copy the linklink copied!5. Case study: Norway’s Skills Policy Council and Future Skills Needs Committee

This chapter discusses Norway’s recent efforts in strengthening the governance of its skills system as part of its Strategy for Skills Policy 2017-2021. The focus lies on two new governance arrangements that have been introduced as part of this strategy, the Skills Policy Council and the Future Skills Needs Committee. For the first time, the Skills Policy Council introduced an overarching co-ordination body for the previously fragmented field of skills policy, applying a whole-of-government approach. The council includes not only traditional tripartite partners, but also actors from the third sector. The Future Skills Needs Committee improved information systems by providing political decision-makers with a common data basis and coherent definition of challenges in skills policy that is anchored both in scientific data analysis as well as social partner expertise.

    

copy the linklink copied!Introduction

Norway is generally regarded as one of the leading countries in terms of how it develops and uses the skills of its people, with most indicators of skills development and use showing above average results for Norway compared to other OECD countries (OECD, 2018[1]; OECD, 2019[2]). Enrolment in pre-primary education is near universal, the scores of Norwegian students in the Programme for International Student Assessment (PISA) are above the OECD average, as is the share of young tertiary graduates, and participation in adult learning is strong. However, similar to other industrialised economies, structural changes put the Norwegian skills system under stress. Rapidly changing technologies and the digitisation of society, increasingly internationalised markets, and a changing workforce due to migration and demographic change create challenges for Norway’s skills system, giving rise to new skill demands (Ministry of Education, 2017[3]). In 2014, the OECD Skills Strategy Diagnostic Report: Norway highlighted some of the weak points in the Norwegian skills system, and specific challenges that are likely to arise for Norway in the coming years (OECD, 2014[4]). Areas for possible improvements were highlighted in the four categories covered in the report: skills development, the effective use of skills, an active supply of skills and the governance arrangements of Norway’s skills system. Governance arrangements have been identified as an “enabling” condition for successfully implementing improvements in the other three areas and will be at the core of this case study.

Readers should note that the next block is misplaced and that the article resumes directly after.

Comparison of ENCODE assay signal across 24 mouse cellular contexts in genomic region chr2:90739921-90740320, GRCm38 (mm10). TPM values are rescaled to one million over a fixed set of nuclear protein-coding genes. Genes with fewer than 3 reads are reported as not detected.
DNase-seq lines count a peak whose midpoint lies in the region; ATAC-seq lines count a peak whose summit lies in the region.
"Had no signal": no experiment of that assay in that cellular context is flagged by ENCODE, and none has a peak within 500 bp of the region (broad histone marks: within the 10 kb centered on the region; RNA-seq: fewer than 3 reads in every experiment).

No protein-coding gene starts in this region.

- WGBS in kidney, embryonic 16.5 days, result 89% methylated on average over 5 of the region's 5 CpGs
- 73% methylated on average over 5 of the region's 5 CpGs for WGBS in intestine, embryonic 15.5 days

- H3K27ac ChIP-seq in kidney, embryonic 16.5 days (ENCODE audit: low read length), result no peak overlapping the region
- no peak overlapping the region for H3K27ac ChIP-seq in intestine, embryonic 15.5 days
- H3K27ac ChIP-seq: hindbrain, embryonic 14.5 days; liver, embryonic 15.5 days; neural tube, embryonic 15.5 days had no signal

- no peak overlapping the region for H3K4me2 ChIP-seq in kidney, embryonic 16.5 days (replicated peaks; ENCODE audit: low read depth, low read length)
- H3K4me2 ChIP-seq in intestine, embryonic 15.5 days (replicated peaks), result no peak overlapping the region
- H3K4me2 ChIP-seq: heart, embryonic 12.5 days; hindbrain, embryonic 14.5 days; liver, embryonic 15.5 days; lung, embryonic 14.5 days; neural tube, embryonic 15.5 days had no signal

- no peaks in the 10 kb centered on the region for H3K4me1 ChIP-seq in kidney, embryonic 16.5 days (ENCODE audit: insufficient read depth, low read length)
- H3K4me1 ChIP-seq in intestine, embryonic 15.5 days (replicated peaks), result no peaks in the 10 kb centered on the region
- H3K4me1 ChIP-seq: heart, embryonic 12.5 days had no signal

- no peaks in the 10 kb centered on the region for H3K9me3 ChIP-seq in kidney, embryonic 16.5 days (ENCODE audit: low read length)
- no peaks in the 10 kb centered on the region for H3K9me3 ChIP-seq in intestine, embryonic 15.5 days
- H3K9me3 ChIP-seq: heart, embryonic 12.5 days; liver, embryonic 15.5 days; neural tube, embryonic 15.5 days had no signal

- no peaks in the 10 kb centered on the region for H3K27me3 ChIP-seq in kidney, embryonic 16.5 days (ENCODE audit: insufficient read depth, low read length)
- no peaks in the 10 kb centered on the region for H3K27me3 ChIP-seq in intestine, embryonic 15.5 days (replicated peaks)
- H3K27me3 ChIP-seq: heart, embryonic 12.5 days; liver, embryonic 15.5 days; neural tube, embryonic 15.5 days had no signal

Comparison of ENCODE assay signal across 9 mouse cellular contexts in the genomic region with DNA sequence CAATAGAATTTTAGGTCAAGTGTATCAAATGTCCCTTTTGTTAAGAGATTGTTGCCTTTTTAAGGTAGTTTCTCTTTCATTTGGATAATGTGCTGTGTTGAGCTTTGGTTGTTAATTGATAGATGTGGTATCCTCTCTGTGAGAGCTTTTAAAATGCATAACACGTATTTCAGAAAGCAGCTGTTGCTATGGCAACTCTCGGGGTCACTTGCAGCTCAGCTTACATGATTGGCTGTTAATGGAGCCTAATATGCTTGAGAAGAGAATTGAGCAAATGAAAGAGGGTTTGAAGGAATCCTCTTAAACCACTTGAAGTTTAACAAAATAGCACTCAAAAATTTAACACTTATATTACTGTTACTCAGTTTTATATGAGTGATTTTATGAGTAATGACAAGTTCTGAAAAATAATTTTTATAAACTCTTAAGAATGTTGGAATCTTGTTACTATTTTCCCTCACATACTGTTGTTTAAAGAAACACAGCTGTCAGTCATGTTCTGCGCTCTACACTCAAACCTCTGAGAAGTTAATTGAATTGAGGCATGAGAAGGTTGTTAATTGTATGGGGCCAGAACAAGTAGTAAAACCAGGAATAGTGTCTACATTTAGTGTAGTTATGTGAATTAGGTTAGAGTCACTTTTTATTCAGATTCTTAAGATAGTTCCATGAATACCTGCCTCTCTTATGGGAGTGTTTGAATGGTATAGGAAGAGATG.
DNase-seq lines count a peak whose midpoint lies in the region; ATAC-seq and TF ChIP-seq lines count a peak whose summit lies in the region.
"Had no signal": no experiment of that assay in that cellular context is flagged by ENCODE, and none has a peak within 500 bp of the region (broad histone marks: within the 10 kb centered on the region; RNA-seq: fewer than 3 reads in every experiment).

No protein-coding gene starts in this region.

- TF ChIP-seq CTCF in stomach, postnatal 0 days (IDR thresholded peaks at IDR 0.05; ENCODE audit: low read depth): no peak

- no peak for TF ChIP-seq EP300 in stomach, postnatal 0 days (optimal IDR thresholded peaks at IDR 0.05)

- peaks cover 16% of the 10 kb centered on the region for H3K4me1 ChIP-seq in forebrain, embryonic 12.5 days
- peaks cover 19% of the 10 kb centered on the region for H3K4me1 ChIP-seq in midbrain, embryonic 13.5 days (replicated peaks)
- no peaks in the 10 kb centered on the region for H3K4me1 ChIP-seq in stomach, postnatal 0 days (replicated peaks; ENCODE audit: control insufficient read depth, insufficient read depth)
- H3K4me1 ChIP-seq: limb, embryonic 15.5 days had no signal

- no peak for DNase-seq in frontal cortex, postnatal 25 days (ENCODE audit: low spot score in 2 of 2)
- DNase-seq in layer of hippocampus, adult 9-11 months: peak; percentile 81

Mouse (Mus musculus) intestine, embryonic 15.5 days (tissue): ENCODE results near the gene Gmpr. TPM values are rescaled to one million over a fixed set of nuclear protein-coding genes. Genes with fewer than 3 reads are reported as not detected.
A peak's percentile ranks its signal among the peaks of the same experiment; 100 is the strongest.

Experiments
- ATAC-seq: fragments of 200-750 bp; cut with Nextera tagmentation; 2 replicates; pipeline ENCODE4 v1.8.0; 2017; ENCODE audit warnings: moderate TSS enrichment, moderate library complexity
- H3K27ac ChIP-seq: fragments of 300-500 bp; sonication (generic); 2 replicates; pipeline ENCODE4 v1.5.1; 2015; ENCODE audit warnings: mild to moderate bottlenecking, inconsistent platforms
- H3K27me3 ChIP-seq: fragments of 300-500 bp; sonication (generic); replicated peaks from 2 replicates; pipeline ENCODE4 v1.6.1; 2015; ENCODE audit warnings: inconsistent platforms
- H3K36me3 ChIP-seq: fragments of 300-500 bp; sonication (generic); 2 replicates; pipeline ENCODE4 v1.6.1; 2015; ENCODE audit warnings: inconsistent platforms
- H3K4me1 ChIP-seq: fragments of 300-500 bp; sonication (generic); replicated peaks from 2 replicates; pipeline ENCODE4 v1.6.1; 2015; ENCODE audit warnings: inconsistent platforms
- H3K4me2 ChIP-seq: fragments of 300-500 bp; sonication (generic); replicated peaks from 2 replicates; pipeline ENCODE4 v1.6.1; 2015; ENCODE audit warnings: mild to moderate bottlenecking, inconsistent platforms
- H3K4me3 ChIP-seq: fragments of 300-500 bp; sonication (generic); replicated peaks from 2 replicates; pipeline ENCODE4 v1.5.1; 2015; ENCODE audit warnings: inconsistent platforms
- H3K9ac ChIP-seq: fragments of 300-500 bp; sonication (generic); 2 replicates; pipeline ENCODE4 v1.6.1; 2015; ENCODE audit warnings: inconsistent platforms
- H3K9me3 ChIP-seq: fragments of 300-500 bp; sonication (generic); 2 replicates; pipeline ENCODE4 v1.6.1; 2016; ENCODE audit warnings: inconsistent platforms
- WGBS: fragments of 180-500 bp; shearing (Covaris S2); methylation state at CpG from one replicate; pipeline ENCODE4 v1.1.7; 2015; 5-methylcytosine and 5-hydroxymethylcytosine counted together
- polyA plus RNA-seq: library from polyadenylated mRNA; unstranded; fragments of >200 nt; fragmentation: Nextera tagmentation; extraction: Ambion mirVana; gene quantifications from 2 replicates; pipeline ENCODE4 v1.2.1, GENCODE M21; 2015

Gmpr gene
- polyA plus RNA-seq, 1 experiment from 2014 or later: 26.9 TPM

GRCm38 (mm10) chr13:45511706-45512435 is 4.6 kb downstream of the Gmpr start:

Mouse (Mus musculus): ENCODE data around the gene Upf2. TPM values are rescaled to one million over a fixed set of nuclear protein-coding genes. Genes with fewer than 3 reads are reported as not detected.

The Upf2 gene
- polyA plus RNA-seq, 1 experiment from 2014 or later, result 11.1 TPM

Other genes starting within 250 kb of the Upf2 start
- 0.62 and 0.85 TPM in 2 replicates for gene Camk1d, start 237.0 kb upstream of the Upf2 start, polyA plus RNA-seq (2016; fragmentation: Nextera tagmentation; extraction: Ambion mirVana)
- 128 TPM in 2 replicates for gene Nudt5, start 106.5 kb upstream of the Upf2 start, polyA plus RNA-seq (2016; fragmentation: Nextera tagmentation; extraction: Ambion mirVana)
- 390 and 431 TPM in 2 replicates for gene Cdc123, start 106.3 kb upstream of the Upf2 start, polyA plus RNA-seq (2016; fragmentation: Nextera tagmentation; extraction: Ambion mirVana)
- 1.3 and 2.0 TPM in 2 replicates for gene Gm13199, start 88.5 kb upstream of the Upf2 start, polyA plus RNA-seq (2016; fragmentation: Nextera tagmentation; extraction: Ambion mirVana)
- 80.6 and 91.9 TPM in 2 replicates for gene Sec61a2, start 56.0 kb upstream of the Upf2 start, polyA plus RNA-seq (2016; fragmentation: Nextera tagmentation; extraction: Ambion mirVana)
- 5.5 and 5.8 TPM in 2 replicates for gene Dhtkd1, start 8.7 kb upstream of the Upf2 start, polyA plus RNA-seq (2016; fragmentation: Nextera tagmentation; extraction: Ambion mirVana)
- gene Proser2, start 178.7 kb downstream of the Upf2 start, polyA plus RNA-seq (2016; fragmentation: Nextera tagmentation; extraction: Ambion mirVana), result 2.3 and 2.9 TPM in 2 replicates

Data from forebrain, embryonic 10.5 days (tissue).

In order to respond effectively to the identified challenges, and to improve the governance arrangements of Norway’s skills system, the Norwegian government, represented by several ministries together with social partners, the voluntary sector and adult learning associations, as well as representatives of the Sami ethnic minority, have committed themselves to implementing the Norwegian Strategy for Skills Policy 2017-2021 (Nasjonal Kompetansepolitisk Strategi) (Ministry of Education, 2017[3]). This strategy prioritises certain issues and policy fields for future skills policy and includes the implementation of two new governance arrangements.

These new governance arrangements, the Skills Policy Council (Kompetansepolitisk råd) and the Future Skills Needs Committee (Kompetansebehovsutvalget), are analysed in greater detail in this case study. This case study is based on document research and semi-structured interviews conducted in April 2019 in Oslo with several representatives from stakeholders such as the respective ministries, public agencies, social partners, learning providers and subnational authorities. It assesses how and to what extent the rearrangement of governance structures contributes to achieving a “whole-of-government approach” to skills policy. While all four dimensions of this approach will be touched on during this case study, the focus is on: